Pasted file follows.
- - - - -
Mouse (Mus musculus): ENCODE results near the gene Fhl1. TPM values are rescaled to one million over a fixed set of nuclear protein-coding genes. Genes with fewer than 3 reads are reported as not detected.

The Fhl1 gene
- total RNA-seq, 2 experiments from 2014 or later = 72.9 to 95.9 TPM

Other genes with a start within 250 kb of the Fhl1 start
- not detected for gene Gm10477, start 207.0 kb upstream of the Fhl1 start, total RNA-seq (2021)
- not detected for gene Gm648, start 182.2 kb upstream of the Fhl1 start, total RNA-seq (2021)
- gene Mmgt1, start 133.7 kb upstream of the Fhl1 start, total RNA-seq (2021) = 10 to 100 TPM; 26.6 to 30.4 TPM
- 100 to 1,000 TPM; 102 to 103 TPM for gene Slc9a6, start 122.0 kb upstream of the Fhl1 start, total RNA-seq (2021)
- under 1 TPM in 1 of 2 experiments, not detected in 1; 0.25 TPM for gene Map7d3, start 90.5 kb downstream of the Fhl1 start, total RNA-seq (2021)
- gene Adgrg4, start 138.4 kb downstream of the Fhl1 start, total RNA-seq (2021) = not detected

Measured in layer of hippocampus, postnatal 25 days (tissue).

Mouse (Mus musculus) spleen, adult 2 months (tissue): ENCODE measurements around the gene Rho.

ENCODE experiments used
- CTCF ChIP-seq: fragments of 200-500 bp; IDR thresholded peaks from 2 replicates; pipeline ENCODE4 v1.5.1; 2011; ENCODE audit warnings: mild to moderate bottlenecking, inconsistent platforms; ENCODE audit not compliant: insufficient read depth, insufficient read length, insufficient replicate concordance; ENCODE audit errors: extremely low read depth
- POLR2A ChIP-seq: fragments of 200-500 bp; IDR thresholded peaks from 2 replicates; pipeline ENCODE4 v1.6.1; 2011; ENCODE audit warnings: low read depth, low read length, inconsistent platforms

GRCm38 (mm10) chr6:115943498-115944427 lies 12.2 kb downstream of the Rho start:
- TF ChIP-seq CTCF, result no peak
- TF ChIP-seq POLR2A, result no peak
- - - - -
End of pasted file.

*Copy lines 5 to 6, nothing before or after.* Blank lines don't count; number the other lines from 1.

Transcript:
- not detected for gene Gm10477, start 207.0 kb upstream of the Fhl1 start, total RNA-seq (2021)
- not detected for gene Gm648, start 182.2 kb upstream of the Fhl1 start, total RNA-seq (2021)